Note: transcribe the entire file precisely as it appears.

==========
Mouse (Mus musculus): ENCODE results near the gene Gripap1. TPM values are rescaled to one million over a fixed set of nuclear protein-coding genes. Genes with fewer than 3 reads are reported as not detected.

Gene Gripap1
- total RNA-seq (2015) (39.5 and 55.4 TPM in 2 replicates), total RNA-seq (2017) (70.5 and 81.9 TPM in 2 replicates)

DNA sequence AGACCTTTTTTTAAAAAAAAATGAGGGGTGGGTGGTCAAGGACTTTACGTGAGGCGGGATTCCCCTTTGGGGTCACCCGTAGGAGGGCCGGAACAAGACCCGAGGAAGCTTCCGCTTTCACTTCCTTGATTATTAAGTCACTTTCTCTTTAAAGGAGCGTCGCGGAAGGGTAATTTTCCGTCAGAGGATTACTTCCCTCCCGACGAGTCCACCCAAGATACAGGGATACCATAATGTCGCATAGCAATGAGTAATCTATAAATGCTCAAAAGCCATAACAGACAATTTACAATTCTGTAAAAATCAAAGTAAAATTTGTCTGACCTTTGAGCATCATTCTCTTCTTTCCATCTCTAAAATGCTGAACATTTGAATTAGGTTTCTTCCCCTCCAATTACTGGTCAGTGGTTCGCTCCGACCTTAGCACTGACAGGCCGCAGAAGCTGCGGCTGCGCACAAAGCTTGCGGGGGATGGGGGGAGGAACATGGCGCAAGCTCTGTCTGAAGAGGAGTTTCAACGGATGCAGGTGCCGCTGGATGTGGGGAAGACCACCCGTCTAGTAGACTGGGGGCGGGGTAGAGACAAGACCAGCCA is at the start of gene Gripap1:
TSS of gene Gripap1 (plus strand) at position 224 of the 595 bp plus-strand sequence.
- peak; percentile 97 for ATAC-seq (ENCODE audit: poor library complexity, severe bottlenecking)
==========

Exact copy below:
Mouse (Mus musculus): ENCODE results near the gene Gripap1. TPM values are rescaled to one million over a fixed set of nuclear protein-coding genes. Genes with fewer than 3 reads are reported as not detected.

Gene Gripap1
- total RNA-seq (2015) (39.5 and 55.4 TPM in 2 replicates), total RNA-seq (2017) (70.5 and 81.9 TPM in 2 replicates)

DNA sequence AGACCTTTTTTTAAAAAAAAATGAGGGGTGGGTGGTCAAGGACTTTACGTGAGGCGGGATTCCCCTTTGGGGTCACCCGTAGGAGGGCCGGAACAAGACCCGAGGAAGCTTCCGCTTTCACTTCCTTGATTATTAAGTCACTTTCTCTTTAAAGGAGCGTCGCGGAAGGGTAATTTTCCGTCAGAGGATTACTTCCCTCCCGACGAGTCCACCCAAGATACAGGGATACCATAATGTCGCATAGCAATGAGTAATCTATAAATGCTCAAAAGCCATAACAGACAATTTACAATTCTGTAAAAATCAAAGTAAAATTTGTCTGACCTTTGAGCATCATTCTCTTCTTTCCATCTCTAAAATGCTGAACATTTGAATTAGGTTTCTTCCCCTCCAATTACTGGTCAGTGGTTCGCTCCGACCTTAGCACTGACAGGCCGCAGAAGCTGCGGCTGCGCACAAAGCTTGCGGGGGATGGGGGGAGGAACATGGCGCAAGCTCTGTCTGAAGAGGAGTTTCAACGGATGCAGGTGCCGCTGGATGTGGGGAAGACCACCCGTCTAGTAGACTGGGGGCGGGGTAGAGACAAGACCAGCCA is at the start of gene Gripap1:
TSS of gene Gripap1 (plus strand) at position 224 of the 595 bp plus-strand sequence.
- peak; percentile 97 for ATAC-seq (ENCODE audit: poor library complexity, severe bottlenecking)